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Missouri Valley Conference Tournament primer: Loyola the team to beat

Nationally ranked Loyola Chicago has big dreams but Drake is a spoiler in waiting along with a dangerous Missouri State

NCAA Basketball: Loyola-Chicago at Wisconsin
Loyola Chicago’s Porter Moser guides his team into Arch Madness.
Mary Langenfeld-USA TODAY Sports

Loyola has big dreams for this postseason. Rambler seniors Cameron Krutwig and Lucas Williamson were serious freshmen contributors during their 2018 run to the Final Four, and now want to create their own memories in their potential final season.

The No. 21 Ramblers (21-4, 16-2) are the regular-season champions and the top seed for this year’s edition of Arch Madness. While the Missouri Valley has enjoyed having two ranked teams (Drake is the other) and three teams in the NET’s top 100, the league members will arrive in St. Louis a little banged up.

The Bracket & how to watch the games

The first six games of the tournament can be seen on the MVC TV (Fox Sports Midwest and on ESPN+ in some states). The semifinals will air on CBS Sports Network and the championship will be broadcast on CBS.

Loyola has won three of the last four Missouri Valley regular season championships. They are the top defensive team in the nation and have so much talent and depth that only one player averages double figures in scoring. Krutwig’s numbers don’t jump out at you as 15 points and 6.5 rebounds per game don’t blow you away. But the 6-foot-9 lefty averaged almost four assists and 1.4 steals during league play.

The Ramblers allow just 55.7 points per game and own the league’s best defensive field goal percentage (40.7%). They last allowed more than 60 points on Jan. 10. Their only two conference defeats came by five points at Indiana State and in overtime at Drake.

During the Valley’s first 30 years of hosting the conference tournament in St. Louis only nine top-seeded teams have won the season-ending event. Since 2014, only the Ramblers’ 2018 team won both the regular season and the conference tournament.

The Ramblers’ competition

When healthy, the Drake Bulldogs were also in the national rankings. Drake (24-3, 15-3) have been ravaged with injuries. Leading scorer ShanQuan (Tank) Hemphill and the Valley’s best point guard, Roman Penn, have both missed recent games. Hemphill has missed the team’s last seven and Penn the last three. Both are nursing foot injuries. It’s possible that Hemphill (14.1 points and 6.3 rebounds per game) could return for Arch Madness. Penn will not.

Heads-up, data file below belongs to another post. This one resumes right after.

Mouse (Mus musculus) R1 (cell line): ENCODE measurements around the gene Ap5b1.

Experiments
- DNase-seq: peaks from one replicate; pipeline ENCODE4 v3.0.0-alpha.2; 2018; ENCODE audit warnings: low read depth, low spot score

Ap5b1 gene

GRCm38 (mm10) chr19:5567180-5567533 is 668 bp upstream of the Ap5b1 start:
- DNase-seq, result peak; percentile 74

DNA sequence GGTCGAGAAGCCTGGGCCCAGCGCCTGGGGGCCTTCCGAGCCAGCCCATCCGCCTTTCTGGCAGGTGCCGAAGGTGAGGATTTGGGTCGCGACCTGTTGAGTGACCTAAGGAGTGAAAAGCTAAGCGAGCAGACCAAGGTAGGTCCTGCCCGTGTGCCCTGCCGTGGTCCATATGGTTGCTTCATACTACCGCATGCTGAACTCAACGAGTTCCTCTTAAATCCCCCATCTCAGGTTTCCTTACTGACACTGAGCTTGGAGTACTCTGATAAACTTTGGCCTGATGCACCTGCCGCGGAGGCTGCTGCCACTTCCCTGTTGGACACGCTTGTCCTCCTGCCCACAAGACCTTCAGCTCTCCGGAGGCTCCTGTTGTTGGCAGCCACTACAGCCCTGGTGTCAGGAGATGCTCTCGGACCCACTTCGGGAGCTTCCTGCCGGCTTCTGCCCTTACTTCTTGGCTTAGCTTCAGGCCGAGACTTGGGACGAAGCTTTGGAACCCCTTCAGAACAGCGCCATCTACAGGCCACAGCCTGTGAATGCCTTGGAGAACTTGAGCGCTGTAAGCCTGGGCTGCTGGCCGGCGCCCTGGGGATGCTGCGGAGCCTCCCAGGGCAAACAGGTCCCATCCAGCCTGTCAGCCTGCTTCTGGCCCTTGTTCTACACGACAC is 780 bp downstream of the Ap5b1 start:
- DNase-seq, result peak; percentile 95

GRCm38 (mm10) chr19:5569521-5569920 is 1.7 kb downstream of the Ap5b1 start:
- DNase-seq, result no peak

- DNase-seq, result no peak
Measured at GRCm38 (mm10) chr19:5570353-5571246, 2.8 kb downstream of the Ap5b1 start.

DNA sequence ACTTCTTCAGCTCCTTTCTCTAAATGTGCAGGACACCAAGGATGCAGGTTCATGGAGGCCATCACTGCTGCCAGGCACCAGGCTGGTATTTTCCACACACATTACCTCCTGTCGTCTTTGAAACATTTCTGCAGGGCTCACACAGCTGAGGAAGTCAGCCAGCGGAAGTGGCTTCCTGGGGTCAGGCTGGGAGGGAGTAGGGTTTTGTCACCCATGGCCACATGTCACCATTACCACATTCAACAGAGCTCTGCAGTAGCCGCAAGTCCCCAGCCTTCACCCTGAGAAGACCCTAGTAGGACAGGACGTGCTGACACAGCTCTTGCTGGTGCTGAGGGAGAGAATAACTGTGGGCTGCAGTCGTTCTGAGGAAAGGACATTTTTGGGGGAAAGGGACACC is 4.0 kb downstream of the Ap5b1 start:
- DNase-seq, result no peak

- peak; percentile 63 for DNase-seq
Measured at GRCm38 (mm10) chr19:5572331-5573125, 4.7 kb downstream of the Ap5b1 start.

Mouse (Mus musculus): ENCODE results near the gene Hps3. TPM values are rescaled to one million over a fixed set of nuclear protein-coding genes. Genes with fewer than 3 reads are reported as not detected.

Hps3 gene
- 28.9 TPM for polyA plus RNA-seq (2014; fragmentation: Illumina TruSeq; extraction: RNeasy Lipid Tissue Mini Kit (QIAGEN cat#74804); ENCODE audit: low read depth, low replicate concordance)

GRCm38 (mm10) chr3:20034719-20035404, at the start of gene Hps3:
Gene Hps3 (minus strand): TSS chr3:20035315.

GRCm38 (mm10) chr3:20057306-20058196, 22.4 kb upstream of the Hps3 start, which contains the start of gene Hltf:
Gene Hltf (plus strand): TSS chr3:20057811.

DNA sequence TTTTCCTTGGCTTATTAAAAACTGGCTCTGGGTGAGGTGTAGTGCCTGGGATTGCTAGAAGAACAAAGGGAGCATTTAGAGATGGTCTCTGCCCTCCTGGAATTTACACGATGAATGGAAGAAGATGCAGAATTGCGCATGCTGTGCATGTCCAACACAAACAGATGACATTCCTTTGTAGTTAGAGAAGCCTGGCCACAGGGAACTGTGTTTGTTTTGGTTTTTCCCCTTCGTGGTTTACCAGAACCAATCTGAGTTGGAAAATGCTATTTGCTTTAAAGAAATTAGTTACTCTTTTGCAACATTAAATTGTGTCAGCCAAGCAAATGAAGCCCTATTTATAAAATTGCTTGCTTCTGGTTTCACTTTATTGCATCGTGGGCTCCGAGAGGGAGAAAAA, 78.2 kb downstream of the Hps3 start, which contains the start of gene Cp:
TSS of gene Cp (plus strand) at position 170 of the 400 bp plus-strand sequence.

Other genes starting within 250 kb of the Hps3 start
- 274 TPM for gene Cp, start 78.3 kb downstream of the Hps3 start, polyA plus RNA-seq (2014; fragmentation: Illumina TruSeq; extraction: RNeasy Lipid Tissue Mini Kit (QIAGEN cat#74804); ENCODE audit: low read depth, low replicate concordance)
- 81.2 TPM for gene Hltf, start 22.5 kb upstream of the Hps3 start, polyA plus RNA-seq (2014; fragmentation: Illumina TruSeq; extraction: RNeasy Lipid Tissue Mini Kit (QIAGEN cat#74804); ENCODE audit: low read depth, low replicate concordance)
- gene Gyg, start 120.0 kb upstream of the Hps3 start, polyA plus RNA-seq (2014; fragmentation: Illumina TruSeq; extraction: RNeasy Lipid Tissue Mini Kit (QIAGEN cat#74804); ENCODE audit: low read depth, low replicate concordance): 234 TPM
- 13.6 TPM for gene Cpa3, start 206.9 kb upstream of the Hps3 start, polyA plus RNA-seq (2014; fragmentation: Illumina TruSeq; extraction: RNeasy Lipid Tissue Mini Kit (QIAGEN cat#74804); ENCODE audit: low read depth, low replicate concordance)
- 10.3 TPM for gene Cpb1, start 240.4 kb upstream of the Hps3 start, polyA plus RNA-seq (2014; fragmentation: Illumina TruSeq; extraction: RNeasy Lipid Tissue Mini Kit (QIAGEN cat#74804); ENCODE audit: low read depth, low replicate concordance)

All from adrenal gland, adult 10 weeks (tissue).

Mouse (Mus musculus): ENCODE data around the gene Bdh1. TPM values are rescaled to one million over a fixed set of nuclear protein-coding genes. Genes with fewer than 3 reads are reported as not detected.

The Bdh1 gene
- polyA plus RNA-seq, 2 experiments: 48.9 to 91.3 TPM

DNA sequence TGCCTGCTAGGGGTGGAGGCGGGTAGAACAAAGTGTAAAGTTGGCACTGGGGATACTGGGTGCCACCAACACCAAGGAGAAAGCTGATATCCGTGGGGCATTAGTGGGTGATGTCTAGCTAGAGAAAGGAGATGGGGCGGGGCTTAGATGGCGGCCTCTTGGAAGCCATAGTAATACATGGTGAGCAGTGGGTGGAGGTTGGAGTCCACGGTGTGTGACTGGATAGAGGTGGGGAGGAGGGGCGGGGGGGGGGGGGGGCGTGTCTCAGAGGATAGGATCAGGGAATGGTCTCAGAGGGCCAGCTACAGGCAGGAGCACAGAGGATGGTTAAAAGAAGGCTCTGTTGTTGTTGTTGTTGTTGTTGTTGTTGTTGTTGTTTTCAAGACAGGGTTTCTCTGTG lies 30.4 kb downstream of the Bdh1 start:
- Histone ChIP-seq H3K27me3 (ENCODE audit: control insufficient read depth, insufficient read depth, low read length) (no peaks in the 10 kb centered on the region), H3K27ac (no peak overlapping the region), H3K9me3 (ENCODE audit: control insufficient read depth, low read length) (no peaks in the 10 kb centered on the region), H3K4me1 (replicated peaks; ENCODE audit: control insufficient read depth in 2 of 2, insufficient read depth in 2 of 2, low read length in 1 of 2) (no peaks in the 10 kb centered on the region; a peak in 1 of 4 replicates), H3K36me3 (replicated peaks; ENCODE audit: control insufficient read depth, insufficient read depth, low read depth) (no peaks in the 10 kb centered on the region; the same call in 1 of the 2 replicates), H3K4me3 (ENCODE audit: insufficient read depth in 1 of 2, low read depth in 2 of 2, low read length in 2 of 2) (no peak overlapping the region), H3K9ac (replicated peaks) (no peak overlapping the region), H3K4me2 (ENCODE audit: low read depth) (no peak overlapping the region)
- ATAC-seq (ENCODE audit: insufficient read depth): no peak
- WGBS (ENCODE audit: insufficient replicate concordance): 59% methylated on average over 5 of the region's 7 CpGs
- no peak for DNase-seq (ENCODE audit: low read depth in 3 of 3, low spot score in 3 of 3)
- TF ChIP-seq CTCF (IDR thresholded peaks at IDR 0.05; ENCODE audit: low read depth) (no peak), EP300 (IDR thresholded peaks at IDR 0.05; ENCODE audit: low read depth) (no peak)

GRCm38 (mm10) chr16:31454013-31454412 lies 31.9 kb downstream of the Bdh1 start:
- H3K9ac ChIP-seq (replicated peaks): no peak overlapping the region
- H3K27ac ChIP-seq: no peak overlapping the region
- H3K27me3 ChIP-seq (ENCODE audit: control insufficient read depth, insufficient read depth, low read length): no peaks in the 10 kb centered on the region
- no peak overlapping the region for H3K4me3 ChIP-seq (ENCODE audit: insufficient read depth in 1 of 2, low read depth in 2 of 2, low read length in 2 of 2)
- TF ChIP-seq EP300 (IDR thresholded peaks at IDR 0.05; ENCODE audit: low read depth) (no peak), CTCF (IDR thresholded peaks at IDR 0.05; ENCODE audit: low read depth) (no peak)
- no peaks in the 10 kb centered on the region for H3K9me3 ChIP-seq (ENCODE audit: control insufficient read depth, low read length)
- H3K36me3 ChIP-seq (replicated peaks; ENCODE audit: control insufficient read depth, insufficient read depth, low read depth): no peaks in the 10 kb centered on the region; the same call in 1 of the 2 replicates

Drake super subs Joseph Yesufu and Garrett Sturtz have been great in relief roles and have played very well in their new starting roles, but that means the Bulldog bench is depleted. Penn led the league in assists (5.5 per game) while scoring over 11 points.

With increased playing time Yesufu has averaged 25 points during Drake’s last five games.

When healthy, Drake’s offense is the best in the Valley and their defense is second only to Loyola’s. They hold opposing 3-point shooters to just 30.5% from deep. Their other perimeter players (Tremell Murphy and D.J. Wilkins) average nearly 10 points per game and harass opposing shooters into bad shots or decisions. While Seton Hall transfer center Darnell Brodie doesn’t block many shots, he holds his own with the Valley’s talented big men.

Darian DeVries’ teams win games. During his first three years as a head coach at Drake, he has accumulated an amazing .716 winning percentage. They split their two games with Loyola and didn’t have Hemphill in either game. They did have Penn.

Missouri State (16-6, 12-6) is the league’s most explosive team and contains its most dynamic scoring duo. The Bears have the Valley’s first and third leading scorers. Sophomore guard Isiaih Mosley (20 points per game) and center Gaige Prim (16.8 points per game) combined for 59 points during MSU’s second-to-last game of the season. Prim leads the league in rebounding (nine), shooting percentage (62.9%) and is eighth in assists (3.2).

The Bears are a different team since a four-game losing streak in late January to Drake and Loyola. They’ve reworked their rotations and have won seven of their last eight.

The Unknowns

There is some mystery associated with this year’s tournament. Will Hemphill be able to return? Indiana State star Tyreke Key (17.4 points per game) sat out the team’s final two games with a shoulder injury. Will he be ready for quarterfinal action against Evansville?

Southern Illinois’ leading scorer Marcus Domask (16.3 points per game) has missed the Salukis’ last 14 but could reappear in St. Louis.

Bradley recently suspended three players. Could the defending Arch Madness champions reinstate their best player Elijah Childs (14.2 points per game and 8.3 rebounds) in time for a title defense?

Valparaiso (10-17, 7-11) made an historic run last year, becoming the first team to play in the tournament’s play-in round and advance to the finals. This year they were the only Valley squad to defeat Drake when the Bulldogs were at full strength. Matt Lottich’s team is earning an upset special reputation. Valpo plays to the level of their competition. They lost to Vanderbilt by six and Purdue by seven. They lost on the road to Loyola by two points. Don’t sleep on the team formerly known as the Crusaders.

The Valley has been cruising along believing this is a two-bid season for the 114-year-old conference. Drake’s loss of players and late season losses have diminished those hopes. The Bulldogs need to get to — and perhaps win — the Sunday afternoon final to get into the NCAA Tournament. Loyola should receive a dancing invitation either way.